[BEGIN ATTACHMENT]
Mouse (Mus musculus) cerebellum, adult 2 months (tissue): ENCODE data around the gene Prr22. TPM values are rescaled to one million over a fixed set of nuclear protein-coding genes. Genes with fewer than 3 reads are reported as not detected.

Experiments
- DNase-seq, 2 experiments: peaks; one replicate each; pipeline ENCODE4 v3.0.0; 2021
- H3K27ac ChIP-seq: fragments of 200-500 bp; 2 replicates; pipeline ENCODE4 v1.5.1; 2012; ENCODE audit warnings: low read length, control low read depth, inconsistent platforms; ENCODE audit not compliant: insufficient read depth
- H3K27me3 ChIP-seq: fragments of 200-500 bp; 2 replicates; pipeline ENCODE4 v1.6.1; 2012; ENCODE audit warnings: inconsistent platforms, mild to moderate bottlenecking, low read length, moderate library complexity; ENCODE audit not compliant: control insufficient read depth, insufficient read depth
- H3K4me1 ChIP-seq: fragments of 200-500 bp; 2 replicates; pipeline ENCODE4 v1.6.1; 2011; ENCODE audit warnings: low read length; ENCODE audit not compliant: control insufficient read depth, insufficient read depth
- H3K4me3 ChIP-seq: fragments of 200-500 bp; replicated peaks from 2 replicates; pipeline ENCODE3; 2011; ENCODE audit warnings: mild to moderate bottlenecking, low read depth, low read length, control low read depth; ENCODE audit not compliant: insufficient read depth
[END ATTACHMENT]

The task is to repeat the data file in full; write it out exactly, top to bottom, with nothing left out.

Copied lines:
Mouse (Mus musculus) cerebellum, adult 2 months (tissue): ENCODE data around the gene Prr22. TPM values are rescaled to one million over a fixed set of nuclear protein-coding genes. Genes with fewer than 3 reads are reported as not detected.

Experiments
- DNase-seq, 2 experiments: peaks; one replicate each; pipeline ENCODE4 v3.0.0; 2021
- H3K27ac ChIP-seq: fragments of 200-500 bp; 2 replicates; pipeline ENCODE4 v1.5.1; 2012; ENCODE audit warnings: low read length, control low read depth, inconsistent platforms; ENCODE audit not compliant: insufficient read depth
- H3K27me3 ChIP-seq: fragments of 200-500 bp; 2 replicates; pipeline ENCODE4 v1.6.1; 2012; ENCODE audit warnings: inconsistent platforms, mild to moderate bottlenecking, low read length, moderate library complexity; ENCODE audit not compliant: control insufficient read depth, insufficient read depth
- H3K4me1 ChIP-seq: fragments of 200-500 bp; 2 replicates; pipeline ENCODE4 v1.6.1; 2011; ENCODE audit warnings: low read length; ENCODE audit not compliant: control insufficient read depth, insufficient read depth
- H3K4me3 ChIP-seq: fragments of 200-500 bp; replicated peaks from 2 replicates; pipeline ENCODE3; 2011; ENCODE audit warnings: mild to moderate bottlenecking, low read depth, low read length, control low read depth; ENCODE audit not compliant: insufficient read depth